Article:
3. Result and Discussion

3.1. XRD Measurement

Figure 2 shows the XRD patterns of single, bilayer, and multilayer films. The XRD pattern of Co (300 Å) shows a broad hump at around ° due to the reflection from hcp (002) planes, indicating an amorphous nature of the deposited Co thin film as presented in Figure 2(a) [14]. The broad hump clearly indicates the formation of nanosized crystallites in this case. The average particle size obtained from Scherrer formalism is found to be ~39 Å. However, the layer structure for Cu (300 Å) film is crystalline in nature [15]. The XRD pattern, corresponding to Cu (300 Å) in Figure 2(b), shows a sharp crystalline peak due to reflection from Cu (111) planes at = 43.38° and matches well with the reported value. In this case the average particle size is found to be ~152 Å (see Table 1). Table 1 shows the values of average particle size, saturation field, and coercivity for different samples obtained from XRD and MOKE measurements. Likewise, the XRD pattern of Co (300 Å)/Cu (300 Å) bilayer film also presents a single crystalline peak at a value of 43.52° and is due to the combination of both Co and Cu layers [15]. However, the peak is shifted towards higher value as compared to the above case. The shift in the peak position is caused by the elongation of the (111) interplaner distance “” due to internal stress in Cu layer induced by an adjacent Co layer because of different lattice constants of Co and Cu. Since values of both Co and Cu elements are closely overlapping, they cannot be resolved in the present measurement. However, it is clear from the above XRD patterns that the layer structure of Cu (300 Å) film is crystalline, whereas Co (300 Å) film is amorphous in nature. Thus, the author concludes that the crystalline nature of the peak is primarily ascribable due to the reflection from Cu (111) planes. The average particle size in this case decreases to ~112 Å (see Table 1). The peak becomes further broader and shifted towards higher values as the number of bilayers increases to 5 and 10 (i.e., for multilayer cases) as shown in Figures 2(a) and 2(b). The observed broadness and reduction in peak intensity are due to the reduction of average particle size and increase in intermixing of Co and Cu layer at the interfaces produces disorders in the crystal structure induced by increasing the number of interfaces.


Average particle size (Å)Saturation field (Oe)Coercivity (Oe)

Sample A~391916
Sample B~152
Sample C~11012667
Sample D~6914649
Sample E~5226038

3.2. MOKE Measurement

The MOKE measurements carried out on the corresponding single, bilayer, and multilayer films are shown in Figure 3. For all the measurements, magnetic field was applied parallel to the surface of the films and the hysteresis loops were recorded up to saturation magnetization. It can be seen that M-H loop corresponding to the as-deposited Co (300 Å) film is square in shape indicating that the distribution of anisotropy is rather sharp (180° type, domain walls), which makes the domain magnetization switching beyond certain applied magnetic field [16]. It can also be explained by the weak crystalline magnetic anisotropy due to the existence of small crystal grains and negligible magnetostriction. In the recorded M-H loop, it is also seen that the magnetization reversal from saturation in one direction to saturation in the other direction occurs almost entirely by motion of these walls in the form of large Barkhausen jump occurring in a field equal to the coercive field . The magnetization corresponding to depends on the extent to which sample imperfections impede the wall motion. The large vertical jumps with retentivity almost equal the saturation magnetization and the lower coercivity value indicating the soft magnetic nature of the deposited sample. Further, the sample does not show saturation with a magnetic field applied perpendicular to the plane of the film, also indicating that the sample has an easy in-plane magnetization direction. However, the author observed drastic changes in the hysteresis loop of sample C, that is, in [Co (300 Å)/Cu (300 Å)] bilayer sample (see Figure 3(b)). One can see that the shape of the square loop (as in a case of as-deposited Co (300 Å) film) changes to a smoother one indicating the different type of interaction of domains and their wall motion with respect to the applied magnetic field. Large increase in saturation (126 Oe) and coercive field (67 Oe) has been observed in this case as shown in Table 1. The observed increase in coercivity and saturation field value is mainly due to the introduction of adjacent Cu layer, causing the different type of interaction with domain and their wall motion with respect to the applied magnetic field. Similarly, M-H loop behavior, but with further increase in saturation field (146 Oe) and reduction in coercivity (49 Oe) value, is obtained for sample D as shown in Figure 3(c). These changes in the M-H loop behaviour are due to increase in the number of interfaces that may alter the response of applied magnetic field showing gradual variation of domains with increase and decrease values and also due to a subsequent reduction in average particle size. Alike is the case for sample E. Moreover, XRD measurement in this case also shows modifications in the layer structure after the formation of the MLS.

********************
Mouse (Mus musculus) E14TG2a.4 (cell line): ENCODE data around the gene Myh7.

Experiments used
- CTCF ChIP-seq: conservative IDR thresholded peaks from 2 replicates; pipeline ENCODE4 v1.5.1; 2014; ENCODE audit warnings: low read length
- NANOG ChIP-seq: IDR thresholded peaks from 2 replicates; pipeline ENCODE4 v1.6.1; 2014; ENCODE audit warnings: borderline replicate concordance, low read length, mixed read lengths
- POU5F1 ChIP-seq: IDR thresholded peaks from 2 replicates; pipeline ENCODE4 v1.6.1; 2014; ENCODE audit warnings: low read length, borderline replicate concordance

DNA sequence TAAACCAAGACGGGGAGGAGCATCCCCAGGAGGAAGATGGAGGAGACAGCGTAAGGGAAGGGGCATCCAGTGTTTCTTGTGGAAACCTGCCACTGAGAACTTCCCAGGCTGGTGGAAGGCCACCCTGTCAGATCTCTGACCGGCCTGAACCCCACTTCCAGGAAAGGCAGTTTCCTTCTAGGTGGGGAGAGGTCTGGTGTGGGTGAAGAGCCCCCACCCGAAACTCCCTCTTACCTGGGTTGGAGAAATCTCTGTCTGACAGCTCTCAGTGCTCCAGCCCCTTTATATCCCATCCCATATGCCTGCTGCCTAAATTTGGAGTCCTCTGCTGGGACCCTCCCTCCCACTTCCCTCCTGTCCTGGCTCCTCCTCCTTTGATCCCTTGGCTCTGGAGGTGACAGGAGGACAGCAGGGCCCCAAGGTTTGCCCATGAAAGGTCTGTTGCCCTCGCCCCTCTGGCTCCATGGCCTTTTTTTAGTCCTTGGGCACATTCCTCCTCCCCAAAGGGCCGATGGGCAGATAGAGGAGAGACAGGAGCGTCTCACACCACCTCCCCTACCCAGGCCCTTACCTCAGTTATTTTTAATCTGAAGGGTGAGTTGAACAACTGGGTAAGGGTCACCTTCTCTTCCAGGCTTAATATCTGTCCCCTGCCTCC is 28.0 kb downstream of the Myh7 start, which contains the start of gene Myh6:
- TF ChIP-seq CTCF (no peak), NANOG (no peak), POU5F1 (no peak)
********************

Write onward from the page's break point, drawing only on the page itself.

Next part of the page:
3.3. Resistivity Measurement

The electrical resistivity measurement of the corresponding single, bilayer, and multilayer samples is shown in Figure 4. The resistivity values of as-deposited Co (300 Å) and Cu (300 Å) thin films are 14.81 and 6.12 cm, which are much higher than those of both of their elements. The reported resistivity values for pure bulk Co and Cu are 5.81 cm and 1.68 cm, respectively. The higher resistivity values obtained in each case are because of various factors such as point defects and structural disorders generally present in the as-deposited layers. From Figure 4, further one can see that resistivity increases with a number of bilayers and shows a maximum (84.93 cm) for sample E. The obtained resistivity behavior in different cases can be understood as follows (a) different growth morphology of Co and Cu single layers, whereas (b) in case of the bilayer and multilayer samples (i) formation and growth of intermixed layers of Co-Cu at the interface as the number of bilayer increases and individual layer thickness decreases and (ii) subsequent reduction in particle size.